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Vote on the next logo for the city’s privately owned public spaces

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Some 600 designs were submitted from more than 50 countries

The former Citigroup Center at 601 Lexington Avenue, which has a POPS with a cafe and other amenities.
Max Touhey

New Yorkers have a chance to make their mark on the city’s privately owned public spaces (POPS) and cast their vote on the more than 600 logo design submissions aimed at making the pedestrian plazas instantly recognizable.

Designs from more than 50 countries poured into the Department of City Planning’s (DCP) competition to reimagine signage that signals to New Yorkers and tourists alike that certain lobbies, atriums, and green spaces are accessible to the public. Those spaces often go unmarked or skirt city rules with misleading signage or barriers. The new logo would serve as a clear, identifiable beacon to passersby that they are welcome to some 550 POPS, according to the director of the Department of City Planning.

“We’re looking for a logo that’s instantly recognizable and clearly identifies these delightful indoor and outdoor spaces as open to the public,” said Marisa Lago. “POPS are created for the public, so we’re asking you to help us pick a logo.”

Vote for your favorite submission online starting noon Wednesday—voting will remain open until April 2 at noon. Participants can only cast one vote, so choose wisely. There will also be a chance to physically peruse the submissions at an upcoming public exhibit. A date, time, and location will be announced on the competition’s website.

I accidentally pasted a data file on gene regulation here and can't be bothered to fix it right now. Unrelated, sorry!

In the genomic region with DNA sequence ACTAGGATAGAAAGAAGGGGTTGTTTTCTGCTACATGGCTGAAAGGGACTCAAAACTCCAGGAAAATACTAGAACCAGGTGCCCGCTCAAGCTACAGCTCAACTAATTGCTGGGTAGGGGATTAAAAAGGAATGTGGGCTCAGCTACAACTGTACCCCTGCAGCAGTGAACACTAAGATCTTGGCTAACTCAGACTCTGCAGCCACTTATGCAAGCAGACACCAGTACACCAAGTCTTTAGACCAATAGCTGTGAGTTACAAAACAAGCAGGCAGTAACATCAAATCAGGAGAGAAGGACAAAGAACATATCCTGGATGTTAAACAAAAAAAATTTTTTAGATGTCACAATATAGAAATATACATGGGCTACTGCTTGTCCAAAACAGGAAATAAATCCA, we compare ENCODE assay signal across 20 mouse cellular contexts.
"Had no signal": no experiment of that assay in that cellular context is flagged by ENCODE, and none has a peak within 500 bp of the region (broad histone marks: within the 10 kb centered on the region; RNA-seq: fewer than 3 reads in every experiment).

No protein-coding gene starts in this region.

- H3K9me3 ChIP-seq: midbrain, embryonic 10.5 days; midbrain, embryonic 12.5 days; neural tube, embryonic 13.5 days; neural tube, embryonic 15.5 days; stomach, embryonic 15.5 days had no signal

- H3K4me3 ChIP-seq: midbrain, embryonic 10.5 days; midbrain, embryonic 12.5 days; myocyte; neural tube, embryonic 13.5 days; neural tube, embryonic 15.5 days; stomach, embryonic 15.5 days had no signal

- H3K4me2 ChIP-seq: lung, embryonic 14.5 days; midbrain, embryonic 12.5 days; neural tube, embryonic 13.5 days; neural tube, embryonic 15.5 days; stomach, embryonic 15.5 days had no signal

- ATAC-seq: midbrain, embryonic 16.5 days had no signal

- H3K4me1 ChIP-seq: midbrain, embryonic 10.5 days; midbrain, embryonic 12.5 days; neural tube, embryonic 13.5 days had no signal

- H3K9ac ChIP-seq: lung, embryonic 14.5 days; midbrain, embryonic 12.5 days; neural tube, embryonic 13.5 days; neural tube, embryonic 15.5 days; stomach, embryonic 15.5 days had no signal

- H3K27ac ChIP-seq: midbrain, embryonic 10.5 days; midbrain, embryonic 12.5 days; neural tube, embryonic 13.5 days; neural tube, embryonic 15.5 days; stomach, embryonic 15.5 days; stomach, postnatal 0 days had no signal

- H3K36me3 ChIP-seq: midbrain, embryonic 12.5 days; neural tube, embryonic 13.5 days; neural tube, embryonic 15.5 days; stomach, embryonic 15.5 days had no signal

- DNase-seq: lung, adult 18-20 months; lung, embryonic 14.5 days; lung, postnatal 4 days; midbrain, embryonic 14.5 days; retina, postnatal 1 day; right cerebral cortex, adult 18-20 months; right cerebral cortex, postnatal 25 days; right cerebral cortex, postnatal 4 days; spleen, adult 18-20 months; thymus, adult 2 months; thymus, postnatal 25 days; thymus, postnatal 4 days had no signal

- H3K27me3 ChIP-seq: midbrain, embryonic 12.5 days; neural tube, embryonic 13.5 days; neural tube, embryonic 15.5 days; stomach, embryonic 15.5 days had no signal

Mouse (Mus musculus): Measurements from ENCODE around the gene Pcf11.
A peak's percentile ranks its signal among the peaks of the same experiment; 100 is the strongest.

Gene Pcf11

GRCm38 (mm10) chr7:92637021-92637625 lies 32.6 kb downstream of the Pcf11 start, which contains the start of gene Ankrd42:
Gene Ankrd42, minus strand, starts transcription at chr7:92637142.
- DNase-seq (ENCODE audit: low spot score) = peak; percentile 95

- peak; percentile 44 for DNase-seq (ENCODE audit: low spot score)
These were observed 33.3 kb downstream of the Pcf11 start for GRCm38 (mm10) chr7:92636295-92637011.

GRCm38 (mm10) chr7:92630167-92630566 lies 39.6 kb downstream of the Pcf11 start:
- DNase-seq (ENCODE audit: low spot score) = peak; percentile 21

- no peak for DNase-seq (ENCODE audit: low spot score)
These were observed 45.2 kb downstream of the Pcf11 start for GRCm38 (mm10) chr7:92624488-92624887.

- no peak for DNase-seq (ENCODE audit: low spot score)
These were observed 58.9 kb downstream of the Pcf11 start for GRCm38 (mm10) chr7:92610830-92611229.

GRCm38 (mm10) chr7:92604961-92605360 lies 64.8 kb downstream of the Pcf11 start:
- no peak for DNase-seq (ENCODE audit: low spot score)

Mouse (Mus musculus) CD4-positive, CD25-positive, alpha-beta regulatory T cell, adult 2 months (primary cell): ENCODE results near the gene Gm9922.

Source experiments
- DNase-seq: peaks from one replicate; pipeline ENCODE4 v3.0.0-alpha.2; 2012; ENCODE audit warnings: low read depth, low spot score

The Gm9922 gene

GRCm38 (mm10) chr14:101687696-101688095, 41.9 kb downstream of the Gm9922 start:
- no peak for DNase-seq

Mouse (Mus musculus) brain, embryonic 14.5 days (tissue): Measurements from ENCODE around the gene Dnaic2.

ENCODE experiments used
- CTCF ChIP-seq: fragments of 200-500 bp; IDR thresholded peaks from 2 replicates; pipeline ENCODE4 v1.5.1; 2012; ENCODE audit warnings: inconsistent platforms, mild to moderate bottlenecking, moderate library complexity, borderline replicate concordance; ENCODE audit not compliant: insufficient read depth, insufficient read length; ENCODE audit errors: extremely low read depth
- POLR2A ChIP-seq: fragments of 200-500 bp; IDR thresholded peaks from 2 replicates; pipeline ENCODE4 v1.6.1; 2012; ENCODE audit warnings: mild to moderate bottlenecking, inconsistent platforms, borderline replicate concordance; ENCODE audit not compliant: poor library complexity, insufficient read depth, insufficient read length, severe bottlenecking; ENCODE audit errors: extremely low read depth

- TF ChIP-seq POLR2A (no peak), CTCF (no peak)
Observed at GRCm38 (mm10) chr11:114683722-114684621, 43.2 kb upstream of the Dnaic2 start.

The three logos with the most votes will be included into a review by a seven-person panel, which along with the public vote, will select three awardees to receive a $2,000 prize. From those, Lago will select one to become the official POPS logo—the winner will receive an additional $2,000. Funding for the competition is provided in part by the design firm Knoll.

Currently, the city boasts 3.8 million square feet of POPs created when developers are granted extra floor area or special waivers for their buildings. Landlords are required to maintain the spaces and must meet certain standards such as providing ample, comfortable seating, incorporating greenery, and ensuring they’re visible to the public. Certain POPS are beside for-profit eateries but patronizing them isn’t necessary to visit those spaces.

Planning officials have worked to raise awareness for POPS with a comprehensive map of their locations throughout the city. The logo competition, launched in partnership with Advocates for Privately Owned Public Space and the Municipal Arts Society, is the latest effort to raise the spaces profile. Both measures are responses to several audits performed by Comptroller Scott Stringer’s office that found an alarming number of POPS surveyed to be noncompliant with city rules.

The Department of Buildings has committed to regularly inspecting POPS throughout the city.